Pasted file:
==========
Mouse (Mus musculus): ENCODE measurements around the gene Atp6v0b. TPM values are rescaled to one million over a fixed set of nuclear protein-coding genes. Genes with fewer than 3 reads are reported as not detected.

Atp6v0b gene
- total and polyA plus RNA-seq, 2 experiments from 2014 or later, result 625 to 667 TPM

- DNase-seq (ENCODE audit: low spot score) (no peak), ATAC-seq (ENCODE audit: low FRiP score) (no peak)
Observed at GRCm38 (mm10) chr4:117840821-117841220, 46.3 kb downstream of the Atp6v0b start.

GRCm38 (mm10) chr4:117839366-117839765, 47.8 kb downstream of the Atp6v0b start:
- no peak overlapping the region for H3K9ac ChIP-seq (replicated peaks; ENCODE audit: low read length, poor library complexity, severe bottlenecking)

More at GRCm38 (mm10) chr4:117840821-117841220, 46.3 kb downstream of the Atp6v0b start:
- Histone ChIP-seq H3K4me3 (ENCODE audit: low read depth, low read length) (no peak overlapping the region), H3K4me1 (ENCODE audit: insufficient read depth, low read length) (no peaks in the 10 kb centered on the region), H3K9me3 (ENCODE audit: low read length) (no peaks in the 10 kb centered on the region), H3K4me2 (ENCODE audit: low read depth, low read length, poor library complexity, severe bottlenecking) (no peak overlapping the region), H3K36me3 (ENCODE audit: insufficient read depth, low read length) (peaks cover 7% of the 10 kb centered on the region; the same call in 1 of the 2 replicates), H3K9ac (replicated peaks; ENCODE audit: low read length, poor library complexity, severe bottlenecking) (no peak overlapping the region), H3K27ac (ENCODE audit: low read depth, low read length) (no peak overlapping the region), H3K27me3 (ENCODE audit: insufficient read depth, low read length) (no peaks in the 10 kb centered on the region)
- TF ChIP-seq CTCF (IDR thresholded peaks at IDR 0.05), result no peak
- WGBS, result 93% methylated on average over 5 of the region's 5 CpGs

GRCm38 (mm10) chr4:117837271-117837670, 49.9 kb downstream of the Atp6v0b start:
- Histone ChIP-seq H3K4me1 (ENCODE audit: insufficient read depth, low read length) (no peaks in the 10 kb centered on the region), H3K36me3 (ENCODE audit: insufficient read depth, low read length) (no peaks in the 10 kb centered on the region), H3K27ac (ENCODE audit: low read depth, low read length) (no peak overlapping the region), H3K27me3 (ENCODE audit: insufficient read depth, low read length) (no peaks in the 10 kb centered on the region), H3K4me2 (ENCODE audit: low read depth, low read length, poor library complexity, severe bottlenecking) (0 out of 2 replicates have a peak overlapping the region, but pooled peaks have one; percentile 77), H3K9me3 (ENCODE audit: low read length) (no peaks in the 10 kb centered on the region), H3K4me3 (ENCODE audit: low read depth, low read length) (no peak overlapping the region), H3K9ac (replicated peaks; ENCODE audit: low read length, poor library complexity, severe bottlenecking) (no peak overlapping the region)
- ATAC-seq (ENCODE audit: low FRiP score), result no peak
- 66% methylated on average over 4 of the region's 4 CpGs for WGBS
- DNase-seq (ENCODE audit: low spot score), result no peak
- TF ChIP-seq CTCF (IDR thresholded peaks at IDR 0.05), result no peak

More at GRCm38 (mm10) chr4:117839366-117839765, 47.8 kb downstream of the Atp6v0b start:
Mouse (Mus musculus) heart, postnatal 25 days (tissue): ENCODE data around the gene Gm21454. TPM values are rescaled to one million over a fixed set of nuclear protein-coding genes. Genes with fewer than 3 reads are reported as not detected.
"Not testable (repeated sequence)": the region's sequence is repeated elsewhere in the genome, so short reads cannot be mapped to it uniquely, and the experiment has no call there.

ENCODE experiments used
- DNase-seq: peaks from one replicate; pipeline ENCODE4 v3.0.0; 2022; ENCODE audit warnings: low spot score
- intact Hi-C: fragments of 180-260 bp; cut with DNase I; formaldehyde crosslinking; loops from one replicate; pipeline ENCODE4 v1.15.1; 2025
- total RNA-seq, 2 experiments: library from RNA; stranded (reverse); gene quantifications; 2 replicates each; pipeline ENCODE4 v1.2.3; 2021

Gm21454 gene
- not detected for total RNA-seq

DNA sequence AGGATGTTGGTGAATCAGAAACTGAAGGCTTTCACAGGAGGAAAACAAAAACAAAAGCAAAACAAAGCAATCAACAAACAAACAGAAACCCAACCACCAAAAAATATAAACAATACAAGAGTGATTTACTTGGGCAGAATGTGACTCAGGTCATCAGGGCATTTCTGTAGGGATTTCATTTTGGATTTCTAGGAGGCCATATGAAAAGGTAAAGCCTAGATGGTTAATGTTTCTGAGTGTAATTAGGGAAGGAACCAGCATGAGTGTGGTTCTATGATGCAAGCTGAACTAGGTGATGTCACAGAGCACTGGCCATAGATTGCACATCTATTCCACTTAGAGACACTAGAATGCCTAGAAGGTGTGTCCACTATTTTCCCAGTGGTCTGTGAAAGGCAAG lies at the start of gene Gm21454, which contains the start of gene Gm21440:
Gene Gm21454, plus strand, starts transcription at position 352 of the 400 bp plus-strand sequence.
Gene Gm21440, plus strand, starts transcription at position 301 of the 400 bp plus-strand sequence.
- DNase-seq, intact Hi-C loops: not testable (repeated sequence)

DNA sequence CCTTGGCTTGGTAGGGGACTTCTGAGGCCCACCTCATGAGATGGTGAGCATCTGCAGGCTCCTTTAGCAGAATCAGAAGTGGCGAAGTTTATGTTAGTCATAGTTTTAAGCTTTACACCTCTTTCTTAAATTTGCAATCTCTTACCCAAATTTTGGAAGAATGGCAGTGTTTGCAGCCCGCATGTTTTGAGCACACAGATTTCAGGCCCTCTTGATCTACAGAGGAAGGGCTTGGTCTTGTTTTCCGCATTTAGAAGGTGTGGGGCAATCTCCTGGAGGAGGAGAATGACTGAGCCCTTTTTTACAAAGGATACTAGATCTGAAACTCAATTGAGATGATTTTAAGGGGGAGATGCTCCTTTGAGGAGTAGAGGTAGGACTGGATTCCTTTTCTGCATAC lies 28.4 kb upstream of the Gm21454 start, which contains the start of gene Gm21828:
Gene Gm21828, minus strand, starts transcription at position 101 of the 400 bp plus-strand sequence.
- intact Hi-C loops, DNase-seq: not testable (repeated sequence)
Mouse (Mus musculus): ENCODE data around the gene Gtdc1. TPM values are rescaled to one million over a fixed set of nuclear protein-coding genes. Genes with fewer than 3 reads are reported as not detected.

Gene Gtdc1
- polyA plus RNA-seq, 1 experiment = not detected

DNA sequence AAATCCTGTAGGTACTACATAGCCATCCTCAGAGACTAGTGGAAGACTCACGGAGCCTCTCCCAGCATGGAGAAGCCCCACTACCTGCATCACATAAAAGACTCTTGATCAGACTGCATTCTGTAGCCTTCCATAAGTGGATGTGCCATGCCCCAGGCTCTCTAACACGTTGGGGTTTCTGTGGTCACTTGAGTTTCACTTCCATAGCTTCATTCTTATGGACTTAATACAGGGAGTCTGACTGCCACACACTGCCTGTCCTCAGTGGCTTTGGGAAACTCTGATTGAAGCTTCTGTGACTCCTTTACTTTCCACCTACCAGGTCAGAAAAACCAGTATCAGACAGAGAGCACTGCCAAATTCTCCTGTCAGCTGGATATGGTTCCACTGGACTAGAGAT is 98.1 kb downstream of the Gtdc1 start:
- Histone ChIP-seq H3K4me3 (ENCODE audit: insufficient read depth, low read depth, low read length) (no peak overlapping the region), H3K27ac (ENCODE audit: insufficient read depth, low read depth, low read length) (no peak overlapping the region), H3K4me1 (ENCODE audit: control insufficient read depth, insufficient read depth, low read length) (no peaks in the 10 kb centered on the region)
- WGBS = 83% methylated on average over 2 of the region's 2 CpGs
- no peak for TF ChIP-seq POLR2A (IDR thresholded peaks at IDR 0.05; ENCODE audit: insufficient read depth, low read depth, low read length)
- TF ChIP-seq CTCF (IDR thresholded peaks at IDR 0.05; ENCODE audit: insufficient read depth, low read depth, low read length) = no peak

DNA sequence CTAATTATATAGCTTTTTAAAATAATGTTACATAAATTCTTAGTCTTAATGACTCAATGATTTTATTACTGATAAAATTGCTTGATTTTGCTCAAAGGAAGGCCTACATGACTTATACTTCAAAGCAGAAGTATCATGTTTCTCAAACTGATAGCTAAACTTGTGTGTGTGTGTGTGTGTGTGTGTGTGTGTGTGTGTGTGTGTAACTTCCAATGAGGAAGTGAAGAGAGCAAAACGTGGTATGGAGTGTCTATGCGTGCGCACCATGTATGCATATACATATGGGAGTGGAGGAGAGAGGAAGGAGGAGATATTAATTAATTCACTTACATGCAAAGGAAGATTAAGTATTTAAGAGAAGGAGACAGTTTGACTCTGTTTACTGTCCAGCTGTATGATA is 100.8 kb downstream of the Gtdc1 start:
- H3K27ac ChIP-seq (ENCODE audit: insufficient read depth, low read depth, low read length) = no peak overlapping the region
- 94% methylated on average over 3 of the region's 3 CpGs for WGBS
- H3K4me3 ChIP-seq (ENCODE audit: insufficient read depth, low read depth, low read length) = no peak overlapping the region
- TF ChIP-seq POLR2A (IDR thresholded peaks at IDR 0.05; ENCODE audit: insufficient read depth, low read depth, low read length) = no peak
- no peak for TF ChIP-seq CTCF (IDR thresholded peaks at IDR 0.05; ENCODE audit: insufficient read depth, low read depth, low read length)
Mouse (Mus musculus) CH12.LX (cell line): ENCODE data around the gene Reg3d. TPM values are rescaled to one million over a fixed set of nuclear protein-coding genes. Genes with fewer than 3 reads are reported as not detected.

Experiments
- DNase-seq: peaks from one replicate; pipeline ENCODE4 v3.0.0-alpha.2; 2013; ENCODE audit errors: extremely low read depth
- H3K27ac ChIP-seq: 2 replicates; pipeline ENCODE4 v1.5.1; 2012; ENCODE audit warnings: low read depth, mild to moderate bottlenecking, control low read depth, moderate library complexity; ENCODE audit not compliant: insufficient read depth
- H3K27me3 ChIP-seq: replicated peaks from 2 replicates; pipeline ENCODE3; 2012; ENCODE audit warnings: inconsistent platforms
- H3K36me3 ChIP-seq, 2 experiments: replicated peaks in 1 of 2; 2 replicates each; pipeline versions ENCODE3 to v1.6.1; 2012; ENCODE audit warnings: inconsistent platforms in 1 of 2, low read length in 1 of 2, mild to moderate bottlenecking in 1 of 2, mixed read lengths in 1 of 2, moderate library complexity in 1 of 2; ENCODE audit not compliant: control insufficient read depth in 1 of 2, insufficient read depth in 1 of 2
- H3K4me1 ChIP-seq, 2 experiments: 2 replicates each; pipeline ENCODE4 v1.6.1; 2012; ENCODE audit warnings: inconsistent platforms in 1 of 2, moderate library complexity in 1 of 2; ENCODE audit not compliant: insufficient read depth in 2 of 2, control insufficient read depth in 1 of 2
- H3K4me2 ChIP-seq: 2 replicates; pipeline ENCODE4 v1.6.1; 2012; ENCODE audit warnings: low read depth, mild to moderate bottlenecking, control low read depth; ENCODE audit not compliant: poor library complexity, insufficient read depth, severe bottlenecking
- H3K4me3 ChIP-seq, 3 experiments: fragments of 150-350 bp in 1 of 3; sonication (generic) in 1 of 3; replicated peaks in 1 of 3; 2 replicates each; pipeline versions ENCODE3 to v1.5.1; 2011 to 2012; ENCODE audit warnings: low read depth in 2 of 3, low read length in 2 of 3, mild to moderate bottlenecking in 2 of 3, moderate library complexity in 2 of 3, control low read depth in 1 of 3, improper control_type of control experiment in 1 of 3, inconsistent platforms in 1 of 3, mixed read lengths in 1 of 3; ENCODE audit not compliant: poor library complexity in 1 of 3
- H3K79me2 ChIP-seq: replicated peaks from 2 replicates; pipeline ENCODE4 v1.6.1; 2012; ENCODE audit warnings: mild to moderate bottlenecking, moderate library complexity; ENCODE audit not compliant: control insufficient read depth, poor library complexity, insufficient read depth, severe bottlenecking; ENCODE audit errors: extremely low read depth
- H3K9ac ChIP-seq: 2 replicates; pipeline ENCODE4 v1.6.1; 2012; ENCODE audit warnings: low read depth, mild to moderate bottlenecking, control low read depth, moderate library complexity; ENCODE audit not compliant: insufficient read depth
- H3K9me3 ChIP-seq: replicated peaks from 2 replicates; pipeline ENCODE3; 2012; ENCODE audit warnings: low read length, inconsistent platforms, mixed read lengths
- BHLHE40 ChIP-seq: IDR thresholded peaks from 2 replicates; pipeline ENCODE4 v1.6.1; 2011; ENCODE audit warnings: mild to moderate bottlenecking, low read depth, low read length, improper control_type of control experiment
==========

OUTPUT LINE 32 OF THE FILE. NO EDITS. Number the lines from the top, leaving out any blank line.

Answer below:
Gene Gm21828, minus strand, starts transcription at position 101 of the 400 bp plus-strand sequence.